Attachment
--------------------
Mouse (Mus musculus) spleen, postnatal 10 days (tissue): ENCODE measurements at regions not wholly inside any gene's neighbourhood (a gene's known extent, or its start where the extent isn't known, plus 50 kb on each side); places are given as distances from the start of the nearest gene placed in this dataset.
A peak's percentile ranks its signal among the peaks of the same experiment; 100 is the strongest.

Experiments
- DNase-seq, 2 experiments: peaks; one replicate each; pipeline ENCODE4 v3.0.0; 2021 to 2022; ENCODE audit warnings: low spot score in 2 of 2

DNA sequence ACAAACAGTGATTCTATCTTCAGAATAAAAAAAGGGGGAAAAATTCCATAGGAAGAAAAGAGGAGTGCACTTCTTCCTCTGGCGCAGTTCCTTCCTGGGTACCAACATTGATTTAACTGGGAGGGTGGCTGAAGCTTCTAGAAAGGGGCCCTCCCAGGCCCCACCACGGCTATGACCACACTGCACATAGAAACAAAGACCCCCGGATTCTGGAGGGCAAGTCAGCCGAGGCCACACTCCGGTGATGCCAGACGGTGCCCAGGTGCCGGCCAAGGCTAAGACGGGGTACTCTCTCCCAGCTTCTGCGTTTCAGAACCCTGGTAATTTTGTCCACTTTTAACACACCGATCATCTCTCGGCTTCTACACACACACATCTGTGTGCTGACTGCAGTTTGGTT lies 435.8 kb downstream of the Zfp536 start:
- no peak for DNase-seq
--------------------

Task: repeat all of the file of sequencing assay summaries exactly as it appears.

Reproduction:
Mouse (Mus musculus) spleen, postnatal 10 days (tissue): ENCODE measurements at regions not wholly inside any gene's neighbourhood (a gene's known extent, or its start where the extent isn't known, plus 50 kb on each side); places are given as distances from the start of the nearest gene placed in this dataset.
A peak's percentile ranks its signal among the peaks of the same experiment; 100 is the strongest.

Experiments
- DNase-seq, 2 experiments: peaks; one replicate each; pipeline ENCODE4 v3.0.0; 2021 to 2022; ENCODE audit warnings: low spot score in 2 of 2

DNA sequence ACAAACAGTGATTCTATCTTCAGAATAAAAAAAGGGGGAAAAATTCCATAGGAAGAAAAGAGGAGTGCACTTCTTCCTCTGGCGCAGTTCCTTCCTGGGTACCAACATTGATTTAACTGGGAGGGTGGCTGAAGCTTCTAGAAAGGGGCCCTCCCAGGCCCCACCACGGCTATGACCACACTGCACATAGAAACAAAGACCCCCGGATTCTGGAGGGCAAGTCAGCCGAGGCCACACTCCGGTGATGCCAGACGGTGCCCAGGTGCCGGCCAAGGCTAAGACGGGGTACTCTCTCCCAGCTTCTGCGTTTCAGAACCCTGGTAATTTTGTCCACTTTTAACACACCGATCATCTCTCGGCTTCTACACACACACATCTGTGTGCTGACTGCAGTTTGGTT lies 435.8 kb downstream of the Zfp536 start:
- no peak for DNase-seq